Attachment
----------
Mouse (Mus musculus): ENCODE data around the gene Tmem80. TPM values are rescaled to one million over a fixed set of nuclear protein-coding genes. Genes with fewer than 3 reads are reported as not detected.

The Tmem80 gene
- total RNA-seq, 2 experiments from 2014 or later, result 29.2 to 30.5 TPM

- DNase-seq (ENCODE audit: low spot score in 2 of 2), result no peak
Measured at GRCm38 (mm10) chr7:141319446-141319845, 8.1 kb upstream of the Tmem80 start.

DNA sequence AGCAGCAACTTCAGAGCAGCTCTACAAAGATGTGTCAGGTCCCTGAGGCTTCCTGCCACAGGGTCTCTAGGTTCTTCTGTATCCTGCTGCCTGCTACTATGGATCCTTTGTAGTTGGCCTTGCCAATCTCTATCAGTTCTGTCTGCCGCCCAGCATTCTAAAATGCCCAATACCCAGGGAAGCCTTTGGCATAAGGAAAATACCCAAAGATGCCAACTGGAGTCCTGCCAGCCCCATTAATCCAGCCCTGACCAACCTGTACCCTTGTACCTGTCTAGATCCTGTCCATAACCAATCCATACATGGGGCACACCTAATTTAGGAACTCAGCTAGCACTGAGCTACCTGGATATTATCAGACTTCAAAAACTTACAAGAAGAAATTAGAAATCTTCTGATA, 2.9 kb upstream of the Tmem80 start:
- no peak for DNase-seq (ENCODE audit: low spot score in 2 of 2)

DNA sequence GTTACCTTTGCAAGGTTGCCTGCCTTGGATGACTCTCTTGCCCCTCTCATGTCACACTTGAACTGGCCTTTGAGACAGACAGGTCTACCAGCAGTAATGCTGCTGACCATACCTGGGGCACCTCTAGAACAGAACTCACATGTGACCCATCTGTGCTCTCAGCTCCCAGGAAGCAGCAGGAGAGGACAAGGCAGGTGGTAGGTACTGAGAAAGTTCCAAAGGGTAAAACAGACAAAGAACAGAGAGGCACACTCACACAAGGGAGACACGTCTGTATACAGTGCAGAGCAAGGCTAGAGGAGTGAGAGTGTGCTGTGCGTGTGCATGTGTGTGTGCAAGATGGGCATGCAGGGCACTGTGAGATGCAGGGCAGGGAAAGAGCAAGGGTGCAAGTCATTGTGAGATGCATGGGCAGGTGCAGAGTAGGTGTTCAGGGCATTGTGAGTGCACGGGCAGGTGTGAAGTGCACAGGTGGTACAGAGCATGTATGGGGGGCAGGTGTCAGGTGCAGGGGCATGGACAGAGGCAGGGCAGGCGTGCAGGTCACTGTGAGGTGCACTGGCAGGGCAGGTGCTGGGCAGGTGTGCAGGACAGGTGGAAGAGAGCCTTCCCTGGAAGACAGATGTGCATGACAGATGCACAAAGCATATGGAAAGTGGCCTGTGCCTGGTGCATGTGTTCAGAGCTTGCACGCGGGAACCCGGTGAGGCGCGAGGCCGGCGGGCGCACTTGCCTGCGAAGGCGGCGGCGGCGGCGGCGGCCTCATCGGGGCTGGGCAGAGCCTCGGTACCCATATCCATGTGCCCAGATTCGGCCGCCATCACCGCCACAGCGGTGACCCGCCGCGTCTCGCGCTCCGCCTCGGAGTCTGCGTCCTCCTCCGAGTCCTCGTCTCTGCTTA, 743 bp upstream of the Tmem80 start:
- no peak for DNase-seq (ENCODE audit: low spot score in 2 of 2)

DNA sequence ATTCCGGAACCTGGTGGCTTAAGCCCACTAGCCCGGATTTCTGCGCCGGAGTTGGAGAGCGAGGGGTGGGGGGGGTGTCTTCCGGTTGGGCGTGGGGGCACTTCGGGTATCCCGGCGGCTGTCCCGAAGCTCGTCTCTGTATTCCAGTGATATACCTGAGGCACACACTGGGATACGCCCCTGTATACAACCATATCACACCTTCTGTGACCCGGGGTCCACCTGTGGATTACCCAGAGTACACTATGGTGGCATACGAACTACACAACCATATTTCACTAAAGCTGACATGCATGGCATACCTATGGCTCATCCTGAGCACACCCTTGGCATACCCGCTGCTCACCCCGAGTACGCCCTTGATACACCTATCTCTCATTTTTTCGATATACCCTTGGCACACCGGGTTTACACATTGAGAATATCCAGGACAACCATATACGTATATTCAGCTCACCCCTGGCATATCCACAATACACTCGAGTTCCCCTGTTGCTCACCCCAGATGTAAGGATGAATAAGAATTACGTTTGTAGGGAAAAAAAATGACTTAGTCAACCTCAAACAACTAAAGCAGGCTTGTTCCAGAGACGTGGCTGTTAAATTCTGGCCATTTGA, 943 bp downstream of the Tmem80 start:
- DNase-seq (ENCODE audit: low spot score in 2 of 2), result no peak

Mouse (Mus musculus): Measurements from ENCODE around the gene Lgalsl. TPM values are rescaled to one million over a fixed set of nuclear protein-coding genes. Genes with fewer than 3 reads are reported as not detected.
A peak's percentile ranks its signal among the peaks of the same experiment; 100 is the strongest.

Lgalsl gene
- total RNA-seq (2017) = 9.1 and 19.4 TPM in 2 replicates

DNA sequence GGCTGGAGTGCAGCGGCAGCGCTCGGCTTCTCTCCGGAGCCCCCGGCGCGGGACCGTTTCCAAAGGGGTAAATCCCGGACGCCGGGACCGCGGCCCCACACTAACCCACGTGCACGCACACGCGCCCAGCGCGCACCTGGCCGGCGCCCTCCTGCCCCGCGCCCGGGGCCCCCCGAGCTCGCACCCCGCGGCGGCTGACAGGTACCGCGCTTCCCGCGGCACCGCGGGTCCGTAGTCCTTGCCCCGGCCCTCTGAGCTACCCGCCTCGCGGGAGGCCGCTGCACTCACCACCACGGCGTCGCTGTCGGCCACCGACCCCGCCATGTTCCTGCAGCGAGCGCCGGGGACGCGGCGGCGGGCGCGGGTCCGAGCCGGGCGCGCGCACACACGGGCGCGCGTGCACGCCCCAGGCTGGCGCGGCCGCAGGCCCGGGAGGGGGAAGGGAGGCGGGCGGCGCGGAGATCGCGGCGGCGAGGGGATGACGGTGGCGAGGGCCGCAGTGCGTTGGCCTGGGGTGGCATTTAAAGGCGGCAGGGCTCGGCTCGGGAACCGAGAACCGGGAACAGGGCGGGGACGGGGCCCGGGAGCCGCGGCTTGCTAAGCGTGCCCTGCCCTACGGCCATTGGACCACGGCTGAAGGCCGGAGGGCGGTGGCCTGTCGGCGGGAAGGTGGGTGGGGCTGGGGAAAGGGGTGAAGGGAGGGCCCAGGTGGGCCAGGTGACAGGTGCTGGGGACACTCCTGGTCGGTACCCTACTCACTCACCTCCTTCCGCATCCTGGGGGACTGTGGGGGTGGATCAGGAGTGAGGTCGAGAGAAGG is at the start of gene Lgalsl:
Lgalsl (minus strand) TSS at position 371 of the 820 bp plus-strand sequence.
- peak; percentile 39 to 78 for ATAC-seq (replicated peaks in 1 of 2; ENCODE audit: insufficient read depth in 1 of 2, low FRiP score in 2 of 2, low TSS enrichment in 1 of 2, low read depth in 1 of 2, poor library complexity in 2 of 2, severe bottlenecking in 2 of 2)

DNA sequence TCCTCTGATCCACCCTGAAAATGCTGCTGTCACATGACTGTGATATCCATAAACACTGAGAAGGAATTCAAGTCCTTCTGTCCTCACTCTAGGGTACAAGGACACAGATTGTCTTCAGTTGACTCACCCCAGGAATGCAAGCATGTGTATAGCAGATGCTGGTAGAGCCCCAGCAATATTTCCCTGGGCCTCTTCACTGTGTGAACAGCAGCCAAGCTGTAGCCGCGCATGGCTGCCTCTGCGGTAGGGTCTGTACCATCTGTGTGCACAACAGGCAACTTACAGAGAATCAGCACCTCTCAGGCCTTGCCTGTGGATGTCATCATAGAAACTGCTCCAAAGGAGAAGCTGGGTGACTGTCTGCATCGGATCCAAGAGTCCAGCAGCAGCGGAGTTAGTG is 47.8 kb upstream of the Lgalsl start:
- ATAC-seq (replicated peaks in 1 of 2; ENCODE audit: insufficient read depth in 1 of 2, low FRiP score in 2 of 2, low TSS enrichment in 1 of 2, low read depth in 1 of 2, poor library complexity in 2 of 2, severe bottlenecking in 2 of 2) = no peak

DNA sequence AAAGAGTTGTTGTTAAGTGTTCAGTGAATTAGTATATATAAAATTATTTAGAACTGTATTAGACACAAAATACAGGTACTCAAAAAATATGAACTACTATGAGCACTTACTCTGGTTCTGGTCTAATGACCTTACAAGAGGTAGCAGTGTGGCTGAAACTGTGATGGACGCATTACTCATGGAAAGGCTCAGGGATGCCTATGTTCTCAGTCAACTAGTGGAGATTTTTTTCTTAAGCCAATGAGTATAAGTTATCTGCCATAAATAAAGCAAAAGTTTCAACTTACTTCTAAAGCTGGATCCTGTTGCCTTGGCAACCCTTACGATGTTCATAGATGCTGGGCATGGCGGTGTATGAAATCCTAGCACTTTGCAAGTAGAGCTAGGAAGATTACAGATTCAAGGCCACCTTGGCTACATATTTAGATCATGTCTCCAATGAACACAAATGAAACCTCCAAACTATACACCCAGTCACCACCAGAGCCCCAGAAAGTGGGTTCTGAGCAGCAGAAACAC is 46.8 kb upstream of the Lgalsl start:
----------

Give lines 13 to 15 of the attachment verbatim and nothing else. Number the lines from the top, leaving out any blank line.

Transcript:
A peak's percentile ranks its signal among the peaks of the same experiment; 100 is the strongest.

Lgalsl gene
- total RNA-seq (2017) = 9.1 and 19.4 TPM in 2 replicates